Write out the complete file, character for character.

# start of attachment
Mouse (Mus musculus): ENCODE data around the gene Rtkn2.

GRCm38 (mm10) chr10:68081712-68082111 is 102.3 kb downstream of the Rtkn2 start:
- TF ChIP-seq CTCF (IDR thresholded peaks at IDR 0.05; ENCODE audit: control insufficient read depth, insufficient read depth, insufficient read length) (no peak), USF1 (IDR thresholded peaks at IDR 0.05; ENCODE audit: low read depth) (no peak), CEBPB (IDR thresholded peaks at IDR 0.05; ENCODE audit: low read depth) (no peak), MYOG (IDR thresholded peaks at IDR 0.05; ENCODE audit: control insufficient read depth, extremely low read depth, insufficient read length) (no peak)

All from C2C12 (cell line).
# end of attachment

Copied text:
Mouse (Mus musculus): ENCODE data around the gene Rtkn2.

GRCm38 (mm10) chr10:68081712-68082111 is 102.3 kb downstream of the Rtkn2 start:
- TF ChIP-seq CTCF (IDR thresholded peaks at IDR 0.05; ENCODE audit: control insufficient read depth, insufficient read depth, insufficient read length) (no peak), USF1 (IDR thresholded peaks at IDR 0.05; ENCODE audit: low read depth) (no peak), CEBPB (IDR thresholded peaks at IDR 0.05; ENCODE audit: low read depth) (no peak), MYOG (IDR thresholded peaks at IDR 0.05; ENCODE audit: control insufficient read depth, extremely low read depth, insufficient read length) (no peak)

All from C2C12 (cell line).